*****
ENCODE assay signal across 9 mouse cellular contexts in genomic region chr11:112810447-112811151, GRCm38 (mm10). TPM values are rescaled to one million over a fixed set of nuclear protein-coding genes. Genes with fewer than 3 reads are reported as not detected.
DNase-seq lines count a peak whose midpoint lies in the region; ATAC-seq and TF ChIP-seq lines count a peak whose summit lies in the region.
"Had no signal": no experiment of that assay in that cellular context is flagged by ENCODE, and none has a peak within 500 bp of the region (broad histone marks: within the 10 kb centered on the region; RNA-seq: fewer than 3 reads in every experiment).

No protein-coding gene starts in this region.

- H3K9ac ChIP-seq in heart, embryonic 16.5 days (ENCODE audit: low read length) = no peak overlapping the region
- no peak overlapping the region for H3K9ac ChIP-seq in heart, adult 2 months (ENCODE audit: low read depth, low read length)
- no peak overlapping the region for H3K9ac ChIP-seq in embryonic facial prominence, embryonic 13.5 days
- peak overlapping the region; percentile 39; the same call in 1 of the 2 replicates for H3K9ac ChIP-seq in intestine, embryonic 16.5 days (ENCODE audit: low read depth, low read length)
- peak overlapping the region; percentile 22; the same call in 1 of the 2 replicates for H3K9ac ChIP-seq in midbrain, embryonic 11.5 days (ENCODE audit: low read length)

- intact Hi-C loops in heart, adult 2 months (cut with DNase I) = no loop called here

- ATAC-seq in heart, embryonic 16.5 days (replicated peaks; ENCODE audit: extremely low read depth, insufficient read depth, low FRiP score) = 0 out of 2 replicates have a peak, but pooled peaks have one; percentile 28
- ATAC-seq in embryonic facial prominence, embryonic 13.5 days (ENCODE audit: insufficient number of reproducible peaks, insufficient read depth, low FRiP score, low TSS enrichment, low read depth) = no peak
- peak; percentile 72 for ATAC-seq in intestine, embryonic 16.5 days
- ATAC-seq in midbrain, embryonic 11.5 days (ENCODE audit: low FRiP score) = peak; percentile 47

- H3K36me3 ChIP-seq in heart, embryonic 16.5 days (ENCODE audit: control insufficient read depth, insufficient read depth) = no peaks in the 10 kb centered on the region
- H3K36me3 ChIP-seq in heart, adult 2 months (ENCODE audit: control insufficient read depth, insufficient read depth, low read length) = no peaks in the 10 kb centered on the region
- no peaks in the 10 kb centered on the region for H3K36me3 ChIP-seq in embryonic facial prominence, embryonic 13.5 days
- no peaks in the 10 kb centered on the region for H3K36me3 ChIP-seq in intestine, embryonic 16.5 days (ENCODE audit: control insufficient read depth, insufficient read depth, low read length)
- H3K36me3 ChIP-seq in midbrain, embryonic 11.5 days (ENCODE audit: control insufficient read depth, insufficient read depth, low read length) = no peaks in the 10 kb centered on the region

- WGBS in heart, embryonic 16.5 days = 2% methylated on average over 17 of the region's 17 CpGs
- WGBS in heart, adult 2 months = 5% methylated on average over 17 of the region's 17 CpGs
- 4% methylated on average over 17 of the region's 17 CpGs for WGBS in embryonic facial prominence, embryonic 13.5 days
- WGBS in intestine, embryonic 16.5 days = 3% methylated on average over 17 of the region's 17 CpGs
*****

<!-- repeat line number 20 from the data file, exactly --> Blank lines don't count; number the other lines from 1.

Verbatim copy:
- WGBS in heart, embryonic 16.5 days = 2% methylated on average over 17 of the region's 17 CpGs